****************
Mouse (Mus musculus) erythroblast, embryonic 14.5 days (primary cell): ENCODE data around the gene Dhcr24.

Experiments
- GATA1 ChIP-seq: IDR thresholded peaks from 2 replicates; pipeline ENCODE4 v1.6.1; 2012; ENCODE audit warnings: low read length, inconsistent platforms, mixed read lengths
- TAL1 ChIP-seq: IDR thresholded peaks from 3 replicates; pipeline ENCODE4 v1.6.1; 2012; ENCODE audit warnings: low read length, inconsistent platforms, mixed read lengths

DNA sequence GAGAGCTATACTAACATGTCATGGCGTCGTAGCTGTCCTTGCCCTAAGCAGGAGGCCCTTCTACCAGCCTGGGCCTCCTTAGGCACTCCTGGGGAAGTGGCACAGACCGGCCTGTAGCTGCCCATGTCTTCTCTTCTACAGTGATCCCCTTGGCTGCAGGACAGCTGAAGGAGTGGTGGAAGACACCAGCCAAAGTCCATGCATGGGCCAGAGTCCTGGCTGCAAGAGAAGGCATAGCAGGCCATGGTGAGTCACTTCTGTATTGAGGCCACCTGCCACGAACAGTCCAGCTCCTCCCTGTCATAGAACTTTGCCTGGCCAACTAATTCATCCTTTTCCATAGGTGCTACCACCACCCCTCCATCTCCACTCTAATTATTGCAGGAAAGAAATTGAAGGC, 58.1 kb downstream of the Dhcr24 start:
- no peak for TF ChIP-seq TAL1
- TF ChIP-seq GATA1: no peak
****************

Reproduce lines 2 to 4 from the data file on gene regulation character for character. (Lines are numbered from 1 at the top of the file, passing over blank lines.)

Experiments
- GATA1 ChIP-seq: IDR thresholded peaks from 2 replicates; pipeline ENCODE4 v1.6.1; 2012; ENCODE audit warnings: low read length, inconsistent platforms, mixed read lengths
- TAL1 ChIP-seq: IDR thresholded peaks from 3 replicates; pipeline ENCODE4 v1.6.1; 2012; ENCODE audit warnings: low read length, inconsistent platforms, mixed read lengths